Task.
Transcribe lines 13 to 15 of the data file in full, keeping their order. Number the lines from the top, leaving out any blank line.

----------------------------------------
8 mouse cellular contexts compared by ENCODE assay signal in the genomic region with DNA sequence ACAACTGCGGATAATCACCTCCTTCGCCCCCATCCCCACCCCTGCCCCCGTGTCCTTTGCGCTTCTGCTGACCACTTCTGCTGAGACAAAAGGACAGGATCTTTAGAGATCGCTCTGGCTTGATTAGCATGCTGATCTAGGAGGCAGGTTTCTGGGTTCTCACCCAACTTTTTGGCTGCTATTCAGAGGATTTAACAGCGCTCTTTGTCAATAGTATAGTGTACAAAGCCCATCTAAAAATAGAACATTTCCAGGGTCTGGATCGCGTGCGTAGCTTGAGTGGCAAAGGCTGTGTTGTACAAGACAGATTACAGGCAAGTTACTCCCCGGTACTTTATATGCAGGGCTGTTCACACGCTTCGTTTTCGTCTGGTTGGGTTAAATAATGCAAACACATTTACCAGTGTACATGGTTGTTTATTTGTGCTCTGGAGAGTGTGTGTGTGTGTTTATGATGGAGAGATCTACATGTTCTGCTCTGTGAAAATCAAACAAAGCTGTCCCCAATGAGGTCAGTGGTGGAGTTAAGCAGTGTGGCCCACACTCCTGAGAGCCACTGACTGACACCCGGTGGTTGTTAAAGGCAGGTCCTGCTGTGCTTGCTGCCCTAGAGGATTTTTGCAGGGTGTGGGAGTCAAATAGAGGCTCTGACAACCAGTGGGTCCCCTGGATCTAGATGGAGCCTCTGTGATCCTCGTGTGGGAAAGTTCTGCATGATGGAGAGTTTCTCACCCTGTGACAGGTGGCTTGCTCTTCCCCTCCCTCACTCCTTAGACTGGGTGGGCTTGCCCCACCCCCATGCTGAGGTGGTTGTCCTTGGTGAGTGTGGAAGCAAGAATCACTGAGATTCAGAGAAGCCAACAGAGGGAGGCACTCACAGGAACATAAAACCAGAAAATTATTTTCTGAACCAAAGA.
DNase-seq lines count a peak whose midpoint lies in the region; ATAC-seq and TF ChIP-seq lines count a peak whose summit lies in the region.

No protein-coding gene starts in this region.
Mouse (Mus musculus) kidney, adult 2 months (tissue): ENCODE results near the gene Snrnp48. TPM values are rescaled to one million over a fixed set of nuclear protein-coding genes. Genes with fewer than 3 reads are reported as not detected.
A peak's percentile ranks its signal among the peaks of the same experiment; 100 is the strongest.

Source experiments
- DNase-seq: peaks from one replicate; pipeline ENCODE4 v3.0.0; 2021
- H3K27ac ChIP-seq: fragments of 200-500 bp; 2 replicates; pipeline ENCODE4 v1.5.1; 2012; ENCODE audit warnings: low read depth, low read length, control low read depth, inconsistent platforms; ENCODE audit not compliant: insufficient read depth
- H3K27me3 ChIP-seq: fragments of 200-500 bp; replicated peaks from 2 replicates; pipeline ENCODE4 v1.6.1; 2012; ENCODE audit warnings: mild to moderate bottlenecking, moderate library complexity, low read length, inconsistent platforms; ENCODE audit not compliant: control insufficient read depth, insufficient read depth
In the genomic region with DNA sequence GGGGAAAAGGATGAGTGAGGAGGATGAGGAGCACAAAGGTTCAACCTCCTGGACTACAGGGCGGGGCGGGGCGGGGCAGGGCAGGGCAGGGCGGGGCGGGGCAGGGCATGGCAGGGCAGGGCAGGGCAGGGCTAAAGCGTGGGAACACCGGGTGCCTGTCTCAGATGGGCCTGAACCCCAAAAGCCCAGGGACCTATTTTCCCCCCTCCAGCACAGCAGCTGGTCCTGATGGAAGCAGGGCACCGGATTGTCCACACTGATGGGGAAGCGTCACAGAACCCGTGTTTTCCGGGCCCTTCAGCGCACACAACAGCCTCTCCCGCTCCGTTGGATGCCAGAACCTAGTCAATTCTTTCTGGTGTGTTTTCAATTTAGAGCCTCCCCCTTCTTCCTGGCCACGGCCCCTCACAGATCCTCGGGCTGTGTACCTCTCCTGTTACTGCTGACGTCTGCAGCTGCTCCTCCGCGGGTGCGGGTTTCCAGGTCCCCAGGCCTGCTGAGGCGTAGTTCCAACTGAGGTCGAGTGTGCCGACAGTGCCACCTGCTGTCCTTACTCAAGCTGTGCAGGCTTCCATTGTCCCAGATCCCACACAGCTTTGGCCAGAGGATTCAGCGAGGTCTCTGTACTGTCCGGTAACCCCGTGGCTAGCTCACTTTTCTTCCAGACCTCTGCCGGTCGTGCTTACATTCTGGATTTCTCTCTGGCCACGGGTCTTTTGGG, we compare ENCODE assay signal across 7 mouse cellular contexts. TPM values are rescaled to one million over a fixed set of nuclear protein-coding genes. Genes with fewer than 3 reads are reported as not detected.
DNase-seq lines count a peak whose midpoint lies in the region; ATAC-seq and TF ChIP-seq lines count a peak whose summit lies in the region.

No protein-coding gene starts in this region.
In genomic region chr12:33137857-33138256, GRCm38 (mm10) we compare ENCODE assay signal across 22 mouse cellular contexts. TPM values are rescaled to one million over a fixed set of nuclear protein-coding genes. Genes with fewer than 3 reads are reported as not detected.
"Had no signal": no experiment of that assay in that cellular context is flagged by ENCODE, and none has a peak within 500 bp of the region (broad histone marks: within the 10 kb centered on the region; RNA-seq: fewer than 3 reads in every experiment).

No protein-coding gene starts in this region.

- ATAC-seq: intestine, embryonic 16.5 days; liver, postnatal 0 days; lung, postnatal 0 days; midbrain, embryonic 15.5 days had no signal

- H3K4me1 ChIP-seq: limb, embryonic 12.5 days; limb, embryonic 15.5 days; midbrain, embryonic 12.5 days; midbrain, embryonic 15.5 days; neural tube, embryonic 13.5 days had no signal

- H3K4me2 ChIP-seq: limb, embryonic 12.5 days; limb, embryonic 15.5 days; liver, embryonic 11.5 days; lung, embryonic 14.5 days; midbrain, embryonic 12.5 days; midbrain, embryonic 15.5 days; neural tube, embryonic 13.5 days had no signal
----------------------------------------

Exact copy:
In genomic region chr12:33137857-33138256, GRCm38 (mm10) we compare ENCODE assay signal across 22 mouse cellular contexts. TPM values are rescaled to one million over a fixed set of nuclear protein-coding genes. Genes with fewer than 3 reads are reported as not detected.
"Had no signal": no experiment of that assay in that cellular context is flagged by ENCODE, and none has a peak within 500 bp of the region (broad histone marks: within the 10 kb centered on the region; RNA-seq: fewer than 3 reads in every experiment).

No protein-coding gene starts in this region.